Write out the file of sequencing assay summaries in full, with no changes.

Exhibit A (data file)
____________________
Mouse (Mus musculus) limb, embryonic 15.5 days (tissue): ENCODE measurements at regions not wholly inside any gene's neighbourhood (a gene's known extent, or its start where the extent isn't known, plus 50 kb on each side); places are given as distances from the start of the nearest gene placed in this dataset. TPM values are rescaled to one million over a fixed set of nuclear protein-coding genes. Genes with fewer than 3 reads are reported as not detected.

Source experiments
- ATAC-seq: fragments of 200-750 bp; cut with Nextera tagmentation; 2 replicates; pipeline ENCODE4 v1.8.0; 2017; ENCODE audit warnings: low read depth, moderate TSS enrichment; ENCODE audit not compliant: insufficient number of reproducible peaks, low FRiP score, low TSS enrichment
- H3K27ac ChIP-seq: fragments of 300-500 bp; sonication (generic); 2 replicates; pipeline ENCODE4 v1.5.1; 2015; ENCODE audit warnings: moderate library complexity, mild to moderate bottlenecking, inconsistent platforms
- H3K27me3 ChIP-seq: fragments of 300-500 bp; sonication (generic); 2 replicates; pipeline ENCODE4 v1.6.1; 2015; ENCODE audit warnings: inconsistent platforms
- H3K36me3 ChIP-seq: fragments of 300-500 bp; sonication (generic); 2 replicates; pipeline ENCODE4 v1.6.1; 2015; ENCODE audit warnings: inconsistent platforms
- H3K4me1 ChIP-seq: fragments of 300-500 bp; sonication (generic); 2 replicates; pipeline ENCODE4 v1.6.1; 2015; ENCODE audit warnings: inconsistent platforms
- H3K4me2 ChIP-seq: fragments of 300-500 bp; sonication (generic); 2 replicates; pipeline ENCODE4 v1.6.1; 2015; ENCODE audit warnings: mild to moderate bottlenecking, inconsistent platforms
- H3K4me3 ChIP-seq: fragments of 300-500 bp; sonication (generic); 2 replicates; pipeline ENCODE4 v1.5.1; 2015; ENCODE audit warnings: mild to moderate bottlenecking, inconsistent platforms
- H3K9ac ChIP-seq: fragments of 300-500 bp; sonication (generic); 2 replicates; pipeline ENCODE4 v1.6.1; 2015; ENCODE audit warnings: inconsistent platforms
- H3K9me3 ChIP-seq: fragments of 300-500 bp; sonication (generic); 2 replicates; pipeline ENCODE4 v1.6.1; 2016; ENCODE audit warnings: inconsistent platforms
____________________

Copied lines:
Mouse (Mus musculus) limb, embryonic 15.5 days (tissue): ENCODE measurements at regions not wholly inside any gene's neighbourhood (a gene's known extent, or its start where the extent isn't known, plus 50 kb on each side); places are given as distances from the start of the nearest gene placed in this dataset. TPM values are rescaled to one million over a fixed set of nuclear protein-coding genes. Genes with fewer than 3 reads are reported as not detected.

Source experiments
- ATAC-seq: fragments of 200-750 bp; cut with Nextera tagmentation; 2 replicates; pipeline ENCODE4 v1.8.0; 2017; ENCODE audit warnings: low read depth, moderate TSS enrichment; ENCODE audit not compliant: insufficient number of reproducible peaks, low FRiP score, low TSS enrichment
- H3K27ac ChIP-seq: fragments of 300-500 bp; sonication (generic); 2 replicates; pipeline ENCODE4 v1.5.1; 2015; ENCODE audit warnings: moderate library complexity, mild to moderate bottlenecking, inconsistent platforms
- H3K27me3 ChIP-seq: fragments of 300-500 bp; sonication (generic); 2 replicates; pipeline ENCODE4 v1.6.1; 2015; ENCODE audit warnings: inconsistent platforms
- H3K36me3 ChIP-seq: fragments of 300-500 bp; sonication (generic); 2 replicates; pipeline ENCODE4 v1.6.1; 2015; ENCODE audit warnings: inconsistent platforms
- H3K4me1 ChIP-seq: fragments of 300-500 bp; sonication (generic); 2 replicates; pipeline ENCODE4 v1.6.1; 2015; ENCODE audit warnings: inconsistent platforms
- H3K4me2 ChIP-seq: fragments of 300-500 bp; sonication (generic); 2 replicates; pipeline ENCODE4 v1.6.1; 2015; ENCODE audit warnings: mild to moderate bottlenecking, inconsistent platforms
- H3K4me3 ChIP-seq: fragments of 300-500 bp; sonication (generic); 2 replicates; pipeline ENCODE4 v1.5.1; 2015; ENCODE audit warnings: mild to moderate bottlenecking, inconsistent platforms
- H3K9ac ChIP-seq: fragments of 300-500 bp; sonication (generic); 2 replicates; pipeline ENCODE4 v1.6.1; 2015; ENCODE audit warnings: inconsistent platforms
- H3K9me3 ChIP-seq: fragments of 300-500 bp; sonication (generic); 2 replicates; pipeline ENCODE4 v1.6.1; 2016; ENCODE audit warnings: inconsistent platforms